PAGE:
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The Great Commission and Discipleship

• Erwin McManus

There is much confusion in the church today concerning what the word “disciple” signifies. In many cases the church has separated the term from its original, Christ-given meaning. Erwin McManus, of the Mosaic church in East Los Angeles, began his message today by highlighting this incorrect definition of discipleship. A disciple is not simply a person who wants to learn more about God, form new relationships at church, and be mentored by an elder; the life of a disciple entails so much more. Being a disciple is a radical way of life in God. One does not become a disciple by attending church or reading books on Christian living. Instead, Erwin spoke of two definable characteristics, unobtainable through earthly channels, that are always true of someone who follows Jesus Christ.

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There is much confusion in the church today concerning what the word “disciple” signifies. In many cases the church has separated the term from its original, Christ-given meaning. Erwin McManus, of the Mosaic church in East Los Angeles, began his message today by highlighting this incorrect definition of discipleship. A disciple is not simply a person who wants to learn more about God, form new relationships at church, and be mentored by an elder; the life of a disciple entails so much more. Being a disciple is a radical way of life in God. One does not become a disciple by attending church or reading books on Christian living. Instead, Erwin spoke of two definable characteristics, unobtainable through earthly channels, that are always true of someone who follows Jesus Christ.

First, a disciple is taught by God. Jeremiah 31 tells of the new covenant God made with humanity through Jesus Christ. In speaking of this new covenant God said, “I will put my law within them, and I will write it on their hearts; and I will be their God, and they shall be my people. No longer shall they teach one another, or say to each other, ‘Know the Lord’, for they shall all know me…” As members of this new covenant, God speaks to our hearts and minds directly. The religion of Christianity that is often referenced and heralded today has veered from Christ’s teaching. While the former emphasizes the importance of talking to God, the latter speaks of a radical relationship in which two-way communication occurs between God and the disciple. A disciple of Christ not only speaks to God but also listens and follows the voice of the Creator, that is, the inner promptings of the Holy Spirit. Erwin gave an excellent illustration of this point in talking about his son’s experience at church camp in which his son heard the voice of God and obeyed.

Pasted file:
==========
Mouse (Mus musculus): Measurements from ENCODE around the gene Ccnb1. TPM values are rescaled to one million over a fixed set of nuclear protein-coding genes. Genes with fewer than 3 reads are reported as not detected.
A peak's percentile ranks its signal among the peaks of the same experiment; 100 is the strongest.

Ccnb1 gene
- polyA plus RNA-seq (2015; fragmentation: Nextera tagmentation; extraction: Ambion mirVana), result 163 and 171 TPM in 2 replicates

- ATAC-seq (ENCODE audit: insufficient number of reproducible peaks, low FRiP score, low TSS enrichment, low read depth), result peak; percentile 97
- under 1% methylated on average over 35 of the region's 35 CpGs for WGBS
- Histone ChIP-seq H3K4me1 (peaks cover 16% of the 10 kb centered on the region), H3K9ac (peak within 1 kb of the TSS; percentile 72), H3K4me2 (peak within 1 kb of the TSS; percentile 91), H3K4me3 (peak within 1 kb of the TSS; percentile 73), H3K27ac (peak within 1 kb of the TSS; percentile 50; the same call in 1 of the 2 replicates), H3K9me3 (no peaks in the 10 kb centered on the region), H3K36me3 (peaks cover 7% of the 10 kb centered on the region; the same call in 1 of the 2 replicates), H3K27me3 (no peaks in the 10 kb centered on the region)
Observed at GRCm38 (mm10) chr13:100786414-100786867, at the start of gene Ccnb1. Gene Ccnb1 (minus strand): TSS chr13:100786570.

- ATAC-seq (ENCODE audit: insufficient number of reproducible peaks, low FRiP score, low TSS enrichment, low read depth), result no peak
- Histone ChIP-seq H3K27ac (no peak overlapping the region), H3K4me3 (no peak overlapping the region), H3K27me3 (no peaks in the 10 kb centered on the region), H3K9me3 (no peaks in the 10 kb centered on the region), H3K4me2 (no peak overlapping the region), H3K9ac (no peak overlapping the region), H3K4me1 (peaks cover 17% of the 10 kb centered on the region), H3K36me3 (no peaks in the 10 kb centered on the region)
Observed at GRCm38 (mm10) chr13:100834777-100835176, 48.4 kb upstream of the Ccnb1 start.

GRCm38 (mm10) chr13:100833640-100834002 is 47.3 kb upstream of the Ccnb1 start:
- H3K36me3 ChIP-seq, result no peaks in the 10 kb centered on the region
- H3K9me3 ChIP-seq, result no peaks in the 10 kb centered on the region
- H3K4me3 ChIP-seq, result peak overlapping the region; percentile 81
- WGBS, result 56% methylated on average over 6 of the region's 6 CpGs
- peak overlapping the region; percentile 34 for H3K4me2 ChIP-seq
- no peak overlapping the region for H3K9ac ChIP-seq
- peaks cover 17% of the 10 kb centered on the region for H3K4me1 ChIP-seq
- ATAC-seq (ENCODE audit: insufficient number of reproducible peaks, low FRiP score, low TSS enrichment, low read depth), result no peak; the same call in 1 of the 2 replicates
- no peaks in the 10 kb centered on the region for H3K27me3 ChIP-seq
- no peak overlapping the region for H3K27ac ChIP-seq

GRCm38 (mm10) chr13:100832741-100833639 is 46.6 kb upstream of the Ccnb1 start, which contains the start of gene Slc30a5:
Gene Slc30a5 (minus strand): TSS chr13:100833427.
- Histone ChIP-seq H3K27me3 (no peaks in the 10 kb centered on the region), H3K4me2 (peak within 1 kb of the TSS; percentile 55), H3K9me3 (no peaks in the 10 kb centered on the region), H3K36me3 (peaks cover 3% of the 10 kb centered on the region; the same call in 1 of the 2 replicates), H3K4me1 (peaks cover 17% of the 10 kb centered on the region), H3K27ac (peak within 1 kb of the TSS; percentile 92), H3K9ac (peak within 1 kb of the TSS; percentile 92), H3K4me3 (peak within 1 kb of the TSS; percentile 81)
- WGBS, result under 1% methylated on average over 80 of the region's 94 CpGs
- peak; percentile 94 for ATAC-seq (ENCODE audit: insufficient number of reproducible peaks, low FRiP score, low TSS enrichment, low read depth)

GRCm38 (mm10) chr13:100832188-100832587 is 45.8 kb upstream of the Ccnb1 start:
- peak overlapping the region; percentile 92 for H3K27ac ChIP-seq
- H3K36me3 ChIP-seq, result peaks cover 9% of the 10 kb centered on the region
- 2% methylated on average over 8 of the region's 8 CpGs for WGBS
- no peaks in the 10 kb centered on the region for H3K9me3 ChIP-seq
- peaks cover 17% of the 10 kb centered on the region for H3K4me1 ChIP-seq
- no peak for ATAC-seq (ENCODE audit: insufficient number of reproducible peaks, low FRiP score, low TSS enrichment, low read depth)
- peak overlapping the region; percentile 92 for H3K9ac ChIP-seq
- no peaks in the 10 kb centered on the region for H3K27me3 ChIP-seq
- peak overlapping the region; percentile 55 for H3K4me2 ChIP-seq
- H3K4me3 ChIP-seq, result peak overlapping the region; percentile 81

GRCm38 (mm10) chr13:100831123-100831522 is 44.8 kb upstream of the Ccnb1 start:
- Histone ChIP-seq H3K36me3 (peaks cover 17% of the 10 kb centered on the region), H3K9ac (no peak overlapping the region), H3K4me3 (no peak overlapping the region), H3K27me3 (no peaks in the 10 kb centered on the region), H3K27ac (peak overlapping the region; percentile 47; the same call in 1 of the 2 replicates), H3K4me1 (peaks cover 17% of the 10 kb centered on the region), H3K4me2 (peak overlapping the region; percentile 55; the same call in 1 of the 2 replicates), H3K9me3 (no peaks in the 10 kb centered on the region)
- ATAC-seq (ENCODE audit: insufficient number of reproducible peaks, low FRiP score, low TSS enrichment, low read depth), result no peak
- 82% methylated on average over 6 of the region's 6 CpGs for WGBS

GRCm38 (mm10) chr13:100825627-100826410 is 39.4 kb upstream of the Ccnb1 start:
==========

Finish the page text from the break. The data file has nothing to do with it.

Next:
Second, a disciple is moved by God. Ezekiel 36:26-27 tells of God’s plans to give the house of Israel a new heart, put the Holy Spirit within them and move them to act according to the statutes of God. In the same way when we become disciples, our loving Creator takes our passions and moves us toward righteousness. Our longings begin to align with God’s will. Thus, the acts we perform are not done for the sake of legalism but for the sake of love. Until we are God-moved, we are not disciples of the Most High God.

To be a disciple requires a step of faith. God desires to do amazing and radical things in our lives. Christ died to usher in a movement of dreamers and visionaries (see Joel 2:28 and Acts 2:17). Yet until we are willing to step beyond our comfort zone, we will never experience what God has in store for us. A disciple is God-taught and God-moved; no human can manufacture what God does in the life of a disciple. It is with this understanding of a disciple that the church must humbly approach the Great Commission.

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Focus Scripture:

  • Matthew 28:18-20

    18 Then Jesus came to them and said, “All authority in heaven and on earth has been given to me. 19 Therefore go and make disciples of all nations, baptizing them in [a] the name of the Father and of the Son and of the Holy Spirit, 20 and teaching them to obey everything I have commanded you. And surely I am with you always, to the very end of the age.”

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